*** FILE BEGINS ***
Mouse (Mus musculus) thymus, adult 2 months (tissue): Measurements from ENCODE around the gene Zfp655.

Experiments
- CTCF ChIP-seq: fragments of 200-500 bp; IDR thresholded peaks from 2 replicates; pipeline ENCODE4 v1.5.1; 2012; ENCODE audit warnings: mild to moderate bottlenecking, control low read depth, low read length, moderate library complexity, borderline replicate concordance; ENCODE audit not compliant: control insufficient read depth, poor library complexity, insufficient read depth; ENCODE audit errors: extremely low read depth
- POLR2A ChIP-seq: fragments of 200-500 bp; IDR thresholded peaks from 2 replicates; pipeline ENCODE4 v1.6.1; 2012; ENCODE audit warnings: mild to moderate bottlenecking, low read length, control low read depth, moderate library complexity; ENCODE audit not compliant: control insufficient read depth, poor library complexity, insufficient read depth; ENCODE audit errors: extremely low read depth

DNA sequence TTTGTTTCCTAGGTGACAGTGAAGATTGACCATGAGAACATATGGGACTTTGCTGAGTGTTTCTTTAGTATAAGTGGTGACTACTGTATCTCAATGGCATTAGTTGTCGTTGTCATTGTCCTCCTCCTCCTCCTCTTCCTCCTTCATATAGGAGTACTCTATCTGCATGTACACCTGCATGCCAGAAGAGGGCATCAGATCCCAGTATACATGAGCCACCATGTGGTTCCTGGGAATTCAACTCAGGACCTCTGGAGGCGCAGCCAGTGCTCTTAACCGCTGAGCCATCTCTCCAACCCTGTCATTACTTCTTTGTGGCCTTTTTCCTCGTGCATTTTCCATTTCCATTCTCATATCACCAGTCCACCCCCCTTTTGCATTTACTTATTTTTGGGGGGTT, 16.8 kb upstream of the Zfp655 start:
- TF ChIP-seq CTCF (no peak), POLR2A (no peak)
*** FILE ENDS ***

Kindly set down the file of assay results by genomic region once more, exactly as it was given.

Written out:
Mouse (Mus musculus) thymus, adult 2 months (tissue): Measurements from ENCODE around the gene Zfp655.

Experiments
- CTCF ChIP-seq: fragments of 200-500 bp; IDR thresholded peaks from 2 replicates; pipeline ENCODE4 v1.5.1; 2012; ENCODE audit warnings: mild to moderate bottlenecking, control low read depth, low read length, moderate library complexity, borderline replicate concordance; ENCODE audit not compliant: control insufficient read depth, poor library complexity, insufficient read depth; ENCODE audit errors: extremely low read depth
- POLR2A ChIP-seq: fragments of 200-500 bp; IDR thresholded peaks from 2 replicates; pipeline ENCODE4 v1.6.1; 2012; ENCODE audit warnings: mild to moderate bottlenecking, low read length, control low read depth, moderate library complexity; ENCODE audit not compliant: control insufficient read depth, poor library complexity, insufficient read depth; ENCODE audit errors: extremely low read depth

DNA sequence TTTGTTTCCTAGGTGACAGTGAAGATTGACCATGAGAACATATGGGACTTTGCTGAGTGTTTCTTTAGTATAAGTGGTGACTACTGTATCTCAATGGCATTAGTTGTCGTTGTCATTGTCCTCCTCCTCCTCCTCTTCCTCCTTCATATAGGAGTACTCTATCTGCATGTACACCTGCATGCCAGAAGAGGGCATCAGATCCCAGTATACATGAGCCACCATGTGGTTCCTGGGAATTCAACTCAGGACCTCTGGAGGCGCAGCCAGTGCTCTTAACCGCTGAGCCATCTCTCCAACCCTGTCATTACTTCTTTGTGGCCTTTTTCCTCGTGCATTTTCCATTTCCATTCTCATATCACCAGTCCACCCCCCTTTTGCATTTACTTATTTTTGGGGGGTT, 16.8 kb upstream of the Zfp655 start:
- TF ChIP-seq CTCF (no peak), POLR2A (no peak)